A hope in 2016 is therefore that Indigenous voices and our debates on constitutional recognition will become front and centre in the discussion so that when Australia finally goes to the polls, they are making an informed decision based on the rights of Indigenous people.

Certainly, they should not be making their decisions based upon the continued profiling of conservative non-Indigenous voices.

Watch this space

2016 promises to be a year of continued action and protest in Indigenous politics, building upon the many actions this year.

As was showed by the 2015 Closing the Gap Report, the disparities remain. While Indigenous people continue to be the victims of government paternalism, to be incarcerated at exorbitant rates, and to have to fight for the right to culture, land and community, they will continue to rally on the streets.

Here's hoping that 2016 sees a commitment to change and collaboration from mainstream Australia in order to start a journey forward together.

 


Celeste LiddleCeleste Liddle is an Arrernte woman living in Melbourne, the National Indigenous Organiser of the NTEU, and a freelance opinion writer and social commentator. She blogs at Rantings of an Aboriginal Feminist.

 



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Submitted comments

Great article Celeste, you are a brilliant journalist and thank you for doing what you do. Is like to draw attention to the fact that the Aboriginal Housing Company was committed to affordable housing and has been for years however perhaps wrongly in the eyes of some sought to build these houses with private investment. They had had years of government trying to swindle them however it is a myth that this organisation exists to pull the wool over the eyes of the local community and make money for a select few. The actions of the tent embassy brought to attention the fact that houses were years from being built in the then situation. I can assure you the AHC is as happy about the outcome as anyone, it just happens that they went about reaching the end result in different ways.

Jk 15 December 2015

Firstly, I like the name of your blog! 2016 will offer many opportunities for Indigenous peoples to continue community work and advocacy. High profile community leaders like Noel Pearson and Adam Goodes will continue to speak up, SOS Blak Australia will continue to fight and win and the looming referendum will galvanise a proud people into consensus. Now mainstream Australia get your act together.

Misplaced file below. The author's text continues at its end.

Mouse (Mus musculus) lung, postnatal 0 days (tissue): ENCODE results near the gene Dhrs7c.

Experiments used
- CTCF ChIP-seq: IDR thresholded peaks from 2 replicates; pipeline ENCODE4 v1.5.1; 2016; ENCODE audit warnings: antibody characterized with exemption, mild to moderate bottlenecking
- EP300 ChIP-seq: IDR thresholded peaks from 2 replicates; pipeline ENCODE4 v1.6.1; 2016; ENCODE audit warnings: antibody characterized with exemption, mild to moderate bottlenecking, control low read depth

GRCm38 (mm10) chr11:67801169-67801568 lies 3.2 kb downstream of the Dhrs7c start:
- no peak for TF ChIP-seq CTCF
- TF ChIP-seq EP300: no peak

Pam 16 December 2015

Thank you & important to see this article in Eureka street. . It gives voice to indeed very many concerns of Aboriginal and Torres Strait Islanders. Many views and concerns silenced. Continued solidarity in the upcoming year will be vital. There is much heartache on the ground across Aboriginal communities because of white dominant polices 'for' our First Nations Peoples'. In 2007 policy of self-determination was stripped in the N.T. The racist Intervention and its ten year extension Stronger [STOLEN] Futures (2012-2022) is profoundly damaging, and like polices impacting in other Aboriginal communities increasingly areas across Australia. The 2014-25 IAS is destructive. These polices are assimilationist ,punitive and deny fundamental freedoms and basic human rights of self-determination. Aboriginal Land control is being stripped away.The policies ARE failing miserably- as the Closing The Gap (CTG) has recently AGAIN pointed out. It is causing profound damage and despair. Indigenous incarcerations are skyrocketing (not included in CTG statistics);a reflection of socially unjust, punitive and racist policies. Indigenous Affairs is in disarray. It needs to be taken out of DPM&C and returned to the people. Consider also this article, “Recognition alone won’t fix indigenous affairs” (December 2015) by Professor Megan Davis https://www.themonthly.com.au/issue/2015/december/1448888400/megan-davis/gesture-politics?utm_source=Today&utm_campaign=0ad37c3594-Today_1_December_2015&utm_medium=email&utm_term=0_673b6b002d-0ad37c3594-303375681

George 16 December 2015

To indigenous Australians it's a day of mourning and remembrance of their ancestors who were raped, murdered and tortured. They were alienated from their land, culture , families and belief system. Herded up as cattle and placed as slaves on stations or missions to serve white people. Their children were stolen and it continues today, they continue to suffer from inter generational trauma and as a consequence they have very high stats for imprisonment, infant mortality rates, mental health, third world health complications, drug and alcohol addictions and a very low achievement rate in education. Deaths in prisons or in police cells continue to go unanswered. These atrocities and many more have not been addressed although Kevin Rudd attempted to address a few injustices. We can only support our black brothers and sisters and seek the truth through a lens of a black person not only what you read from a white mans perspective. They are a culture that survived 40 thousand plus years but since colonisation they were almost wiped out in 200 years.

Aggie 29 January 2016

"This CBD shutdown was so successful that it caused a traffic gridlock for several hours” Err, ok...well that’s some success!

Guy 18 June 2017